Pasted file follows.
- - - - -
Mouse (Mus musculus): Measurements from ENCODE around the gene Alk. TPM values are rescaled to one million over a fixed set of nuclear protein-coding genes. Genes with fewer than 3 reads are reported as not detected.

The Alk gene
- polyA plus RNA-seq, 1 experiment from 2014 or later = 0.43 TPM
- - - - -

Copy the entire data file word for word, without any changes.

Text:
Mouse (Mus musculus): Measurements from ENCODE around the gene Alk. TPM values are rescaled to one million over a fixed set of nuclear protein-coding genes. Genes with fewer than 3 reads are reported as not detected.

The Alk gene
- polyA plus RNA-seq, 1 experiment from 2014 or later = 0.43 TPM